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Families in college together: Twin sisters who share home, combs, and chromosomes

Submitted by KenDrell Collins on April 16, 2014 – 1:38 pmOne Comment
Dolapo and Bukola Odeniyi (left to right) examine the cell cultures for their senior research projects.













Imagine leaving home at the age of eight to live on another continent.  Separated from family, friends and life as you know it by an ocean, your world changes. Such was the case for identical twins Bukola and Dolapo Odeniyi, when they boarded the plane in Nigeria. A new life awaited them at their destination 7,856 miles away in Los Angeles, Calif.

The sisters, only children at the time, are now young ladies preparing to march across the stage to receive their Bachelor degrees in Biology and Chemistry from the University of Arkansas at Little Rock.

They lived in Los Angeles for three years before coming to Arkansas. Fortunately, English is one of Nigeria’s national languages.

“I was in seventh grade, ” Dolapo Odeniyi said. “The accents are different, but I was still able to understand. People spoke very fast. Some of the spellings were different because we used British English.

Adjusting to accents, however, was not the only hurdle the twins had to leap over during elementary school.

“We didn’t have a lot of friends because we’re Africans or we’re different,” Dolapo Odeniyi said. “There are different stereotypes about Africans. So we weren’t exactly the cool people.”

“We were fortunate to be twins. We always had each other to look forward to during lunchtime or recess.”

When the Odeniyi family moved to Arkansas, the twins said they were able to take most of their classes together. Still, the transition wasn’t easy. According to Dolapo Odeniyi, it was the first time many of their classmates had even seen Africans.

“It was hard. The population of Africans in Arkansas or in Little rock is not that big.”

The sisters are not just sisters but best friends. They learned to crochet together, do hair together, and even change the oil in a car together. It is difficult not to become friends when you are as close as the Odeniyi twins.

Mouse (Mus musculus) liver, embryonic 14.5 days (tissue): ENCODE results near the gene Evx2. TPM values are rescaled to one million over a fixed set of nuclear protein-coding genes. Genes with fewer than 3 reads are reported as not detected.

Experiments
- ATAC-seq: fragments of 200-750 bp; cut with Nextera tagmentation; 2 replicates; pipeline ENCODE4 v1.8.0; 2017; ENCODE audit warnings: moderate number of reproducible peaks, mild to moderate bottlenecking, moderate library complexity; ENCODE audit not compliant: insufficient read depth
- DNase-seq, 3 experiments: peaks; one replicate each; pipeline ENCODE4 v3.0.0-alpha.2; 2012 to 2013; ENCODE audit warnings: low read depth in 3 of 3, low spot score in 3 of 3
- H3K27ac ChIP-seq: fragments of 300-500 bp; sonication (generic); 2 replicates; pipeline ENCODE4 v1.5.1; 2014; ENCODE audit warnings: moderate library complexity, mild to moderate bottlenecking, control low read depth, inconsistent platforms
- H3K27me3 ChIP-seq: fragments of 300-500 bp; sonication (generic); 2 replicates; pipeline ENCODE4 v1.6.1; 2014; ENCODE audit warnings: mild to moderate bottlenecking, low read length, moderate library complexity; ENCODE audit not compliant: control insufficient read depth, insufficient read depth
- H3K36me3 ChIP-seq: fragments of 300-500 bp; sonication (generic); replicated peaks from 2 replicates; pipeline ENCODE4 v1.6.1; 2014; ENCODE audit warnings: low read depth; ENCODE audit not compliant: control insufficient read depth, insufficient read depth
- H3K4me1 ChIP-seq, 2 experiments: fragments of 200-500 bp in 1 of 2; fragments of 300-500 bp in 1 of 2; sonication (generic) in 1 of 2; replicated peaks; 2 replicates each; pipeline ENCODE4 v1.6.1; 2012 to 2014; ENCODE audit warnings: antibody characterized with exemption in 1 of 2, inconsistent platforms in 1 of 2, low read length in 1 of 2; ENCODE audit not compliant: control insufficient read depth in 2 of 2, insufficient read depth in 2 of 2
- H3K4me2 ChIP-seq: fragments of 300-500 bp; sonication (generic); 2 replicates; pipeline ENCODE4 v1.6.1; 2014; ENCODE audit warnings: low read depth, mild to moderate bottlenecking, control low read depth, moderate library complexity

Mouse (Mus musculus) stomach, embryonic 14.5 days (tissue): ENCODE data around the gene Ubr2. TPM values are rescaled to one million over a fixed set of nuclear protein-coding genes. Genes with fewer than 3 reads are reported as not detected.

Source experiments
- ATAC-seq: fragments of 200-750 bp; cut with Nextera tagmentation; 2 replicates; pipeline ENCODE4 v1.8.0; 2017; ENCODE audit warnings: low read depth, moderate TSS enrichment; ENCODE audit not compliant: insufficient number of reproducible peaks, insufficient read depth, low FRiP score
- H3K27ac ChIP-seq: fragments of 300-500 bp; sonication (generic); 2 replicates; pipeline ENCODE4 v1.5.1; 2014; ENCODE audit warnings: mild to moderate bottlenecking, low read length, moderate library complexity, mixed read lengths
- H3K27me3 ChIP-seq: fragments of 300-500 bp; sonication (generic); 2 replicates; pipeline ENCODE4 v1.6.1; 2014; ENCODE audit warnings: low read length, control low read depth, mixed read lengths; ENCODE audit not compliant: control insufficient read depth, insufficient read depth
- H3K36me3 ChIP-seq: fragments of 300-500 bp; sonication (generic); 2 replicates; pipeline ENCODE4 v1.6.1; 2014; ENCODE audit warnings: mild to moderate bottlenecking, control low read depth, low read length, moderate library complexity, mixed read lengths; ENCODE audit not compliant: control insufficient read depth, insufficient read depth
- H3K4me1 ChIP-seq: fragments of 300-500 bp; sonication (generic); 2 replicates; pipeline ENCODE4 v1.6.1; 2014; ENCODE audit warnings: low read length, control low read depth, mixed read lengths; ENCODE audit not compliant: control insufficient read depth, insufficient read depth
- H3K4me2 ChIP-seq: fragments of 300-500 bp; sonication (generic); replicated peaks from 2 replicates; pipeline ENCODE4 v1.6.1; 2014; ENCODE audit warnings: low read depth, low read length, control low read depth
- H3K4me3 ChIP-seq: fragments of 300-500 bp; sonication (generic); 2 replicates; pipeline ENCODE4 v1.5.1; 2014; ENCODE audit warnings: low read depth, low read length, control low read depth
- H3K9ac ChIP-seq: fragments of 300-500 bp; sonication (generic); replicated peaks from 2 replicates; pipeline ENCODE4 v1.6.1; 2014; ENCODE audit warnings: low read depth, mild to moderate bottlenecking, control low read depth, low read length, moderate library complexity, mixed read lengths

“The two of us were kind of forced to be very close because we had to share almost everything. Share a room, share a bed, share clothes, share shoes,” Bukola Odeniyi said. “They tried to make us share a blanket,” her sister added.

Despite being forced to share virtually everything, their personalities could not be more opposite.

Bukola Odeniyi plays keyboard.  Dolapo Odeniyi likes to draw. One loves to cook, the other likes to eat.  Like opposite sides of the color wheel, the two seem to compliment one another.

“A lot of people generally say I’m the more outgoing one and more friendly one,” Dolapo Odeniyi said. “Whereas my sister might seem more reserved at times, more serious. But I think that is changing and I’m becoming more reserved and she’s becoming more outgoing.”

“We’re a balance for each other,” she said.

“If she went to a university alone, and I wasn’t there, there would be no one there to distress her,” Bukola Odeniyi explained. “If I went to a university alone, and she wasn’t there, there would be no one to cause me stress and get work done. So it’s just like a nice balance.  She doesn’t lose her mind, and I get my work done. And we both succeed.”

As Donaghey Scholars and double majors, twins attribute their achievement to their mutual support for each other. The two have taken all of their classes together during college, with the exception of statistics.

“If one of us made an 85, we sit down and figure out how are we going to get that other person above an 85.”

The sisters tried living apart during their sophomore year as Resident Assistants, one at West Hall and the other at East Hall. Soon enough, they realized how interdependent they had become.

“That was stressful because that balance wasn’t there,” Dolapo Odeniyi said. “We weren’t able to see each other at night or wake each other up. The first couple of weeks I had overslept.  We weren’t always with each other at night to study.”

“That year our grades weren’t as good as they normally are. It makes a big difference, at least for the studying part.” The twins now live together again in an on-campus apartment.

“What were the advantages of being apart?” Dolapo Odeniyi asked her sister.

“Of being apart? Nothing,” she said.

They do have to deal with annoyance of people getting them confused when they are together.

“When our teachers are passing out our papers, we’re sitting next to each other,” Dolapo Odeniyi  said. “They pause for like 30 seconds. They try to guess it. Sometimes they’re right; it’s 50-50. Sometimes they’re not. It’s fun.”

Dating the twins can also be a difficulty, at least from the guy’s point of view.

“Our voices are similar,” Bukola Odeniyi said. “I was taking to Dolapo’s current boyfriend and he just carried on the conversation like I was her. So about 10 minutes later I was like,  ‘Um, yeah, so she’s not around. Do you want me to deliver all that to her?’”

They mentioned that the only person who seems to be able to recognize their voices over the phone is their older brother. Even their parents get them mixed up.

“Currently, my dad has my (Bukola) picture as her (Dolapo) ID on his phone,” Bukola said.

The twins will spend the next seven years together in medical school.  The University of Arkansas for Medical Sciences recently sent letters to the sisters notifying them of their acceptance into its combined M.D. and Ph.D program.